Helen King stumbled onto a new career that she could do from home. Now she needed a house of her own in which to pursue it.
A year ago, she had moved to a new apartment and decided to give it more personality. She painted some walls in accent colors. Then, “since I couldn’t afford the furniture I wanted, I went to Goodwill, where I found a table and repainted it,” she said. She heard so many compliments on the decorating job and her eye for color “that I thought, maybe I can make a living out of this.”
She started hunting for a house she could afford that would have enough room to accommodate her furniture painting and met her other specifications: a duplex or townhouse; on a quiet, tree-lined street but close to shopping and transportation; and with a finished or unfinished basement. She found one in the Hamilton neighborhood, and at that point she approached a mortgage company.
An agent suggested she might want to get homeownership counseling from St. Ambrose Housing Aid Center. When she looked into it, she found an interesting coincidence: “It turned out the house I wanted was a St. Ambrose house.”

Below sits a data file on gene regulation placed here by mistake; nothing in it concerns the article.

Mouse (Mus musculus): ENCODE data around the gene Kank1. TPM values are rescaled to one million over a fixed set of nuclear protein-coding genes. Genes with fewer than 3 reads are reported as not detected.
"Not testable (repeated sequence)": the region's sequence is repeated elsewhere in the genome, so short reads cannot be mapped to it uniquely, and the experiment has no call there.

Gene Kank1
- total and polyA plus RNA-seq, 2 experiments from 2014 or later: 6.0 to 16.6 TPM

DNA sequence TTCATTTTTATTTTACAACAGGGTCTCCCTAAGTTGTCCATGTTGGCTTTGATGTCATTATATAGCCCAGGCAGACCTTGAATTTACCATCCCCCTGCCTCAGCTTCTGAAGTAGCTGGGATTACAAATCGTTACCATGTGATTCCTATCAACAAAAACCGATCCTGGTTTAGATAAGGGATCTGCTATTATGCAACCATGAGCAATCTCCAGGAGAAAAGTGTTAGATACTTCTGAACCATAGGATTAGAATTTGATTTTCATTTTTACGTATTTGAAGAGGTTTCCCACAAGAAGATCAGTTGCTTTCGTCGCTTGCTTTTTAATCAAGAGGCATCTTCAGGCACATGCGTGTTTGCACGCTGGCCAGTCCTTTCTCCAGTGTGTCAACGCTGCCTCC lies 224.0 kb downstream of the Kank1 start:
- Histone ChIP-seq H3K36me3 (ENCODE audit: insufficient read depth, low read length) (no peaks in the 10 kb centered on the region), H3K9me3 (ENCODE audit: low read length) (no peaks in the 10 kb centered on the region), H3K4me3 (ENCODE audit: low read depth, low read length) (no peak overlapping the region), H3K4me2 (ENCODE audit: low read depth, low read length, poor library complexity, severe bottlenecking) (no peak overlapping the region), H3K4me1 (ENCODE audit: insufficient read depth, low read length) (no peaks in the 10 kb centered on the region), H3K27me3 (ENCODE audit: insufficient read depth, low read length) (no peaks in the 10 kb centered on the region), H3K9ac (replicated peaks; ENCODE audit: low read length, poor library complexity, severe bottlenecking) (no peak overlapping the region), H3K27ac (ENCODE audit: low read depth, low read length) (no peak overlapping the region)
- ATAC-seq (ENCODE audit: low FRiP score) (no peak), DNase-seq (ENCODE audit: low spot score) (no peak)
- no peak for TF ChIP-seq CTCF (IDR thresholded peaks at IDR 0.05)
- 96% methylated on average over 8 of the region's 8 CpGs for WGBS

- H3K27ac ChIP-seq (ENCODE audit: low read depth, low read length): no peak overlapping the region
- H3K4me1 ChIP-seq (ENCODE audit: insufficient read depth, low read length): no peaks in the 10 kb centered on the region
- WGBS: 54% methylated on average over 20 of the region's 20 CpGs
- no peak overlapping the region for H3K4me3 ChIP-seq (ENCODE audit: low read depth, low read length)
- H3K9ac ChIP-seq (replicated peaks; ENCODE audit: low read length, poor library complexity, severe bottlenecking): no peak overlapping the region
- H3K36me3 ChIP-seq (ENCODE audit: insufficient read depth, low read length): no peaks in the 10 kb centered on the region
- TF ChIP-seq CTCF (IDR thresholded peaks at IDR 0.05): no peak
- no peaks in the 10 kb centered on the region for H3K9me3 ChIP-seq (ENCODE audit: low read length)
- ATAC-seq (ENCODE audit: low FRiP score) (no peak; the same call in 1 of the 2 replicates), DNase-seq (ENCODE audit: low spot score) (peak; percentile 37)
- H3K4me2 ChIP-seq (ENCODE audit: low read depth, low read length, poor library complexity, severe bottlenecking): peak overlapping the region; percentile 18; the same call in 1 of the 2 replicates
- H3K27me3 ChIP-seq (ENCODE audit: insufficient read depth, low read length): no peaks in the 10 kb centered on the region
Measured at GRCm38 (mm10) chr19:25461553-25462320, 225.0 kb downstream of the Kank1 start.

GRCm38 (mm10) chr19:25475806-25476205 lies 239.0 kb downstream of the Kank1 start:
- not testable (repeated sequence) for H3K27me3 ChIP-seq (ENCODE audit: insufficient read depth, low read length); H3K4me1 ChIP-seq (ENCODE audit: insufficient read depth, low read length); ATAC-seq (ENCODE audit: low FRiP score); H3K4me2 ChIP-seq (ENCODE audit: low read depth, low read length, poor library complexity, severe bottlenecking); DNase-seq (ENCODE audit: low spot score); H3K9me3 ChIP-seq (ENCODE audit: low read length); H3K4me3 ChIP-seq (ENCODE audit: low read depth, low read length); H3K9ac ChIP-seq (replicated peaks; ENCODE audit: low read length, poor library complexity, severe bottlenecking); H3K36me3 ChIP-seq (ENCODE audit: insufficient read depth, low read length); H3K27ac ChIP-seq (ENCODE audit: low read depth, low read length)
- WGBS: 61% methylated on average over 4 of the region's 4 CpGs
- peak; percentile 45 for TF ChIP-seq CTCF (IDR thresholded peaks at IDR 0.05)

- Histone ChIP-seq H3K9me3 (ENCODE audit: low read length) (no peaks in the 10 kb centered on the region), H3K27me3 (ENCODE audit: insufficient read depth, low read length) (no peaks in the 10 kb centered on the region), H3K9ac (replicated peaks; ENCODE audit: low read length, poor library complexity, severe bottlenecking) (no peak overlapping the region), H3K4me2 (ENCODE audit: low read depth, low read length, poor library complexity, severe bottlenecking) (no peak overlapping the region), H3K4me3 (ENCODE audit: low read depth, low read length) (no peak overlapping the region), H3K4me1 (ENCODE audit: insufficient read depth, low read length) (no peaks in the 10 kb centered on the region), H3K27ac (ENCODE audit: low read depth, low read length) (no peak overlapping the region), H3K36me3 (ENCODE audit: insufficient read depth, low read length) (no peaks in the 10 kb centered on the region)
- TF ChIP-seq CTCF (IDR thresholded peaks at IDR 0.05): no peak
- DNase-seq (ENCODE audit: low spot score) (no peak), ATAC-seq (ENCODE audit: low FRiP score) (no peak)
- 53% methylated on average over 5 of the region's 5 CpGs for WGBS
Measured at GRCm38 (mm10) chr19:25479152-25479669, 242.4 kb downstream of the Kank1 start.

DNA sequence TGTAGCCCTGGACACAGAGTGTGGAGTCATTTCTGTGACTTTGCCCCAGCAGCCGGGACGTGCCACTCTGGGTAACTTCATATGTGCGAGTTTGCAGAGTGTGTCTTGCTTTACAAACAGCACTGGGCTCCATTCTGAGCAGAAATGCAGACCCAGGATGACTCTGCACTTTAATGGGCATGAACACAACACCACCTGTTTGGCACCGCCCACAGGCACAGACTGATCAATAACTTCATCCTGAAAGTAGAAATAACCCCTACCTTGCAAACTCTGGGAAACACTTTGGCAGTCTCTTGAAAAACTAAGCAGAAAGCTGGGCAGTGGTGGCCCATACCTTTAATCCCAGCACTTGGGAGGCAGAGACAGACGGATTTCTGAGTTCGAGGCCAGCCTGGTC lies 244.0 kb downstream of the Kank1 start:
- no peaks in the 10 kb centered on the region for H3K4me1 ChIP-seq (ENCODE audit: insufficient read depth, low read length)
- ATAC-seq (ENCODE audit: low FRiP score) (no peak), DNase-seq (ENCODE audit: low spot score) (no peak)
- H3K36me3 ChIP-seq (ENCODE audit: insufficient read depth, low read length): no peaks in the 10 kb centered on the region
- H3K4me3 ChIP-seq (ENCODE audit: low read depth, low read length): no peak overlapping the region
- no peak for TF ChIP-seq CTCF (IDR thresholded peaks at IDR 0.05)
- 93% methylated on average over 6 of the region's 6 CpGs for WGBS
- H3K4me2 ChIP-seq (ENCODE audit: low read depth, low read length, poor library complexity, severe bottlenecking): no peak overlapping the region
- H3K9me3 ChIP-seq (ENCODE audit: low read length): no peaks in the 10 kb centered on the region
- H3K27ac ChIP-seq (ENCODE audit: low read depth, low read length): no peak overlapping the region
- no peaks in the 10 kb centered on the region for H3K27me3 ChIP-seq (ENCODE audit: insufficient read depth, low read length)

St. Ambrose not only sold Helen the house, but also matched her with a number of grant programs that enabled her to make the purchase. When all the available financing still came up a bit short of a final deal, St. Ambrose closed the gap by turning to a special program to offset closing costs.
The closing cost program came from funds awarded to St. Ambrose by way of the National Fair Housing Alliance (NFHA). NHFA has awarded funds to 19 cities through a collaboration with Wells Fargo Bank, N.A. that aims to foster homeownership, rebuild neighborhoods impacted by foreclosure and promote diverse, inclusive communities. St. Ambrose received an $100,000 award of NHFA funds.
“Closing costs in Maryland can run as much as $13,000 for a single house,” said David Sann, Director of Housing Development at St. Ambrose. “We try to make good judgments and spread the money as far as we can.”
Generally, St. Ambrose limits closing cost grants to $3,000, and gives them, as in Helen’s case, when the home buyer has applied all other available resources and needs a grant to close the gap.
Helen moved into the first home of her own at the end of 2013.
“I can dictate how I want my home to look,” she said. “I get to do whatever I want.” She also gets to make her living refinishing and repainting furniture that she sells online. Some special pieces, which she calls her “visionary art,” she sells locally on consignment. “It has all come together,” she says. “I’m very happy.”